Image: © adamkaz/Getty Images
Exercise is considered the most effective pill-free treatment to cope with the pain and stiffness of arthritis. And more people are getting advice from their health care providers about how to stay active, according to a study published online Jan. 5, 2018, by the CDC's Morbidity and Mortality Weekly Report. Researchers looked at national health surveys gathered from 2002 to 2014. In that period, there was an increase in the proportion of people with arthritis (osteoarthritis, rheumatoid arthritis, gout, lupus, or fibromyalgia) who said their clinician suggested physical activity to help reduce symptoms — from 52% in 2002 to about 60% in 2014. But by 2014, about 40% of arthritis sufferers still said they weren't getting exercise counseling. That's significant, considering that 91 million people ages 18 or older are affected by arthritis, according to a study published online Nov. 27, 2017, by Arthritis & Rheumatology. You don't have to wait for a doctor to suggest exercise as an arthritis treatment. Try something gentle, like walking, tai chi, or modified yoga. For more ideas, check out the Harvard Special Health Report The Joint Pain Relief Workout (/jprw).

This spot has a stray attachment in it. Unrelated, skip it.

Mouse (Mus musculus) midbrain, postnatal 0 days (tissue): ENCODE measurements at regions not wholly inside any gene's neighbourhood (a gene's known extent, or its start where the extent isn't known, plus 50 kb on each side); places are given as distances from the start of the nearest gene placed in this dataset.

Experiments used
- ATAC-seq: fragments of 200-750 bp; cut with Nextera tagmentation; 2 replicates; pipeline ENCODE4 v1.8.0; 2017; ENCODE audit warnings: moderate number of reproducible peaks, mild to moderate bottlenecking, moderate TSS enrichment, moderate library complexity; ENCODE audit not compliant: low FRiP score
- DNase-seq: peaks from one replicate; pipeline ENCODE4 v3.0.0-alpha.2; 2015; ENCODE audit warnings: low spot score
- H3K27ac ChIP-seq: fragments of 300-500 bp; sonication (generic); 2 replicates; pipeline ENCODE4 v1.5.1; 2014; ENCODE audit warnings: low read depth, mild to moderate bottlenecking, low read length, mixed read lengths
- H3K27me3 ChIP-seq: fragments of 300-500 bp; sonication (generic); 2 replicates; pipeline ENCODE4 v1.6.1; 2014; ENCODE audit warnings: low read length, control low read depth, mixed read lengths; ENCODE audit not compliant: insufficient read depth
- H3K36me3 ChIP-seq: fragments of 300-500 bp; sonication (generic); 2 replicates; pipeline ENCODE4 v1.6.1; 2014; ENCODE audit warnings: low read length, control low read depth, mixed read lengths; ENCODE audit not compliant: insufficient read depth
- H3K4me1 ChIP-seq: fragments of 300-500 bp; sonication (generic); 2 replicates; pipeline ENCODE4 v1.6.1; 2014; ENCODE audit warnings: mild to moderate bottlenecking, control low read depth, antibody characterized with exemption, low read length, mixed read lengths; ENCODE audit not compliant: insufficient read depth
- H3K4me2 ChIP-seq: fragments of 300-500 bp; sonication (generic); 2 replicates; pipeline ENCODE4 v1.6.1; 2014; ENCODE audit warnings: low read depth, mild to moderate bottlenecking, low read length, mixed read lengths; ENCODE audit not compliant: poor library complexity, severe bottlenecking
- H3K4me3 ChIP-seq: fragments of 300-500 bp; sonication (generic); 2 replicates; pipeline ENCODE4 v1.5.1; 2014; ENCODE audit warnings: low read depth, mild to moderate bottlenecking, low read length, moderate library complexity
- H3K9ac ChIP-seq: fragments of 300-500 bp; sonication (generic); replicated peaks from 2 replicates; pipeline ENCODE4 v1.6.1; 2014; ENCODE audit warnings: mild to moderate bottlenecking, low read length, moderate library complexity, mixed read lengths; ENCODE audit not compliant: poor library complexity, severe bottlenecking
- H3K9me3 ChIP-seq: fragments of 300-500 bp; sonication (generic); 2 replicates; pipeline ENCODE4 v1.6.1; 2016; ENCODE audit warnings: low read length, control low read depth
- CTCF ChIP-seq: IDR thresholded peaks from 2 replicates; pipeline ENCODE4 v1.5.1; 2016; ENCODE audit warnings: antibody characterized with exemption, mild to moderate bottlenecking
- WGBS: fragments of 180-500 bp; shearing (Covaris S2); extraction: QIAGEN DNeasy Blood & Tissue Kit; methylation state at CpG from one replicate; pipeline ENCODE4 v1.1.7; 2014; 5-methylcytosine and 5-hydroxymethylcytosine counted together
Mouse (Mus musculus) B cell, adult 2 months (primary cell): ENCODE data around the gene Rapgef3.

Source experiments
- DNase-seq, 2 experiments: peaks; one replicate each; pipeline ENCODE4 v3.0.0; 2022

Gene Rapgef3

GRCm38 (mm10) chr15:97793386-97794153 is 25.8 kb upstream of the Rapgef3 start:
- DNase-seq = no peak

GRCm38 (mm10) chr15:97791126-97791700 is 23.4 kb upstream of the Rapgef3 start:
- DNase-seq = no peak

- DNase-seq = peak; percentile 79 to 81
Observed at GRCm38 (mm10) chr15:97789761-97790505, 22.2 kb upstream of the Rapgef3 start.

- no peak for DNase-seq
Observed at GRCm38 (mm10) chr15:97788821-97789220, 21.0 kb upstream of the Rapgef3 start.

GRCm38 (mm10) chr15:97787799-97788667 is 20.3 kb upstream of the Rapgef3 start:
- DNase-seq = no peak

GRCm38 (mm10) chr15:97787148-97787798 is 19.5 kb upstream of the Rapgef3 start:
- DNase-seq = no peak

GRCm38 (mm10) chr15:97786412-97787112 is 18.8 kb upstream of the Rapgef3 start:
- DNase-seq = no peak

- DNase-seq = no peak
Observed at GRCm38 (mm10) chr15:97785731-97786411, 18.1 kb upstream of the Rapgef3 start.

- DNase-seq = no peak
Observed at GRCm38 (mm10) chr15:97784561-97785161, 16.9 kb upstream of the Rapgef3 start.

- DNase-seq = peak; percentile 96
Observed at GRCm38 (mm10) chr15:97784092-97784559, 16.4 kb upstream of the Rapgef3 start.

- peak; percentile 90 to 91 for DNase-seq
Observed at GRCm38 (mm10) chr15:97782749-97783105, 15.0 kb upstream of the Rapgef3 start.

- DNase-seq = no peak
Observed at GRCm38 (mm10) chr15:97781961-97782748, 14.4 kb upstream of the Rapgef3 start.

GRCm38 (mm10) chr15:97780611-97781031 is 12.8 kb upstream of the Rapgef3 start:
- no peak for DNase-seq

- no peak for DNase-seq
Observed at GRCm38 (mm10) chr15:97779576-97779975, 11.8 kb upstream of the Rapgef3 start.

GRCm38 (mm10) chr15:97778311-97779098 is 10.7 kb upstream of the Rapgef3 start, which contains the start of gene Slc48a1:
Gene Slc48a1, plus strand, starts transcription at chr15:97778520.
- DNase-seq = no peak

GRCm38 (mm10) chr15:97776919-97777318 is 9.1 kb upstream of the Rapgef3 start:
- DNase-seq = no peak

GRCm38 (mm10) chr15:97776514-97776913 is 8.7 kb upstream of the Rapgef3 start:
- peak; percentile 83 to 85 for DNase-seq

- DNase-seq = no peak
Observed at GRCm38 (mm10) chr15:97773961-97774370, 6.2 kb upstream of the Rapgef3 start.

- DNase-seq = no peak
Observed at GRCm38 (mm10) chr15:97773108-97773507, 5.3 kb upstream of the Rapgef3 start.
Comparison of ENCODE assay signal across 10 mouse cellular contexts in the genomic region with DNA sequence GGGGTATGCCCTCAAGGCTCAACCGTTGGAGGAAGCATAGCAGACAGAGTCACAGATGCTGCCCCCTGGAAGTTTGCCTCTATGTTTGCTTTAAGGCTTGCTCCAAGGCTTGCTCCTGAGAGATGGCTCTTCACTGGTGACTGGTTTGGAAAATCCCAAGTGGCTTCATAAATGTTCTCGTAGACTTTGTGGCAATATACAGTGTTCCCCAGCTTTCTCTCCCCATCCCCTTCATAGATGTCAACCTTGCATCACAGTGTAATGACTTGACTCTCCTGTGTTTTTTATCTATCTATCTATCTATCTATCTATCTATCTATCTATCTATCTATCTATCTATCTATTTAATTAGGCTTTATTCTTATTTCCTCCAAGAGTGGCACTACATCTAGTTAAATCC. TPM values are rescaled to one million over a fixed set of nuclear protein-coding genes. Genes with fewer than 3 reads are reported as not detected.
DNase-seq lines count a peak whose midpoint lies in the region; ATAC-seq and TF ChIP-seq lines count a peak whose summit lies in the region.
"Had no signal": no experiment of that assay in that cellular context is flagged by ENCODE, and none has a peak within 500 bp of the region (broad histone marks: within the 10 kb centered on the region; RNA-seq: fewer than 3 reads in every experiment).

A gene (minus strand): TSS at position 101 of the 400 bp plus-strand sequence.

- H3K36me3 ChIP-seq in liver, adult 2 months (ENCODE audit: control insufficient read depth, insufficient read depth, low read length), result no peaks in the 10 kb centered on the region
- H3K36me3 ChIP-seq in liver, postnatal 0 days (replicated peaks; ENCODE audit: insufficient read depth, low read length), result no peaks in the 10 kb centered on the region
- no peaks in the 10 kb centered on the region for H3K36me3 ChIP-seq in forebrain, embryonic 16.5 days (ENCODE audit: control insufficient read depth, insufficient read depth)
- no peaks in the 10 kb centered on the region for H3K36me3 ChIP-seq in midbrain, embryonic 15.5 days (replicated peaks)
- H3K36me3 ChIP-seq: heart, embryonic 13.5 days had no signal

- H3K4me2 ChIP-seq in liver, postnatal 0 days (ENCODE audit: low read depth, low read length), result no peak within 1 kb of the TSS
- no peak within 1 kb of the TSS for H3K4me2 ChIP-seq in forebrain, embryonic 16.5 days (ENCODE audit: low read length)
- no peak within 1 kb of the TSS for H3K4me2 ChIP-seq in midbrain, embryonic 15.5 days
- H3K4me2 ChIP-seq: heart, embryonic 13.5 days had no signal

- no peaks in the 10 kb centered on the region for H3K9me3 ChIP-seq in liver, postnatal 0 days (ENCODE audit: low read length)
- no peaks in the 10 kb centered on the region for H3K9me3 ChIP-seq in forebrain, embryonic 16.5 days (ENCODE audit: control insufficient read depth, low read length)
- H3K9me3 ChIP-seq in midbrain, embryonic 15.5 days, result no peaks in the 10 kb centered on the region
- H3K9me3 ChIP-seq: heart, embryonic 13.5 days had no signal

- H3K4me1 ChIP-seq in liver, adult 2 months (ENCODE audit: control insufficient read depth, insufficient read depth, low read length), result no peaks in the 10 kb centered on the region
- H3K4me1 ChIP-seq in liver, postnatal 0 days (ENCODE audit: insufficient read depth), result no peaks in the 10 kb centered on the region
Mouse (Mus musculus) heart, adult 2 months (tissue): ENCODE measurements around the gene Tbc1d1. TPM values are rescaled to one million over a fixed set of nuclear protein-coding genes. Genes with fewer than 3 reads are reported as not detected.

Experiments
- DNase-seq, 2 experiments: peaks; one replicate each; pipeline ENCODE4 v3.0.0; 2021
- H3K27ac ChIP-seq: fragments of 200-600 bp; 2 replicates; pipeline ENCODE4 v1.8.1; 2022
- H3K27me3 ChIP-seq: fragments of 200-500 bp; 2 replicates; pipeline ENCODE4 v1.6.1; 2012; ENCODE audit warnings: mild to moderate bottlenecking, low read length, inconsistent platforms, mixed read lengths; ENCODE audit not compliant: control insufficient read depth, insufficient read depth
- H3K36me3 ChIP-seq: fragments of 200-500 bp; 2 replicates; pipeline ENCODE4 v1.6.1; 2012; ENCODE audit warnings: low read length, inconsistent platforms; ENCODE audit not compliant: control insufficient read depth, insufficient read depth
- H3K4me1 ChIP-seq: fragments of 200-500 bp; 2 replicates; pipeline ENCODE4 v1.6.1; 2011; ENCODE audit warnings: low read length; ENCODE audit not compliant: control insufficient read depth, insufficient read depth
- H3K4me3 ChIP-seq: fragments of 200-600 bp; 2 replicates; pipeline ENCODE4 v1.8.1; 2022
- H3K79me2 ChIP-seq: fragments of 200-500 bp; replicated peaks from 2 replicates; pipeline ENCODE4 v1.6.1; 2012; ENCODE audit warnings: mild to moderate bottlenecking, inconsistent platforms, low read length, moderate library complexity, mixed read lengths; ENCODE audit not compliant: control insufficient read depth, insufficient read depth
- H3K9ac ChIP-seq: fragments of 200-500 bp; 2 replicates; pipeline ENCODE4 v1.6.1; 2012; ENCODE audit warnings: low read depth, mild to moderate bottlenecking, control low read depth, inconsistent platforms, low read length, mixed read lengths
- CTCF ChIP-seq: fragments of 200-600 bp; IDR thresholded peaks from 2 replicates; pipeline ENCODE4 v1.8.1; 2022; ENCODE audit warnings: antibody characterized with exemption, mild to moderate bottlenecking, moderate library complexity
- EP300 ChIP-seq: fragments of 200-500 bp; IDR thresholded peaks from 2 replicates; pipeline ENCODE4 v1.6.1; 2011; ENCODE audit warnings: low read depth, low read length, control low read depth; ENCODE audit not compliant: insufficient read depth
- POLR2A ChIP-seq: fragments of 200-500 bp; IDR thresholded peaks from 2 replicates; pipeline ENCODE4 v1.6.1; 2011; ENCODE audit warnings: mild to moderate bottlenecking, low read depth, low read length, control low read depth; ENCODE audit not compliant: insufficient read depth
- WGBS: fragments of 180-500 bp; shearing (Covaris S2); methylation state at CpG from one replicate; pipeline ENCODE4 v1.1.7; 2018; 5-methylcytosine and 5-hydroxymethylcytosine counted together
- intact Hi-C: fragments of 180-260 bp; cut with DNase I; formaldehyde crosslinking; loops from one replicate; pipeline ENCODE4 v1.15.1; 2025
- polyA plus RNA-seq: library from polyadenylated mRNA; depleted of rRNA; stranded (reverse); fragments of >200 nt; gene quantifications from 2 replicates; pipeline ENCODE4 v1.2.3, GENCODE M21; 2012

As a service to our readers, Harvard Health Publishing provides access to our library of archived content. Please note the date of last review or update on all articles.
No content on this site, regardless of date, should ever be used as a substitute for direct medical advice from your doctor or other qualified clinician.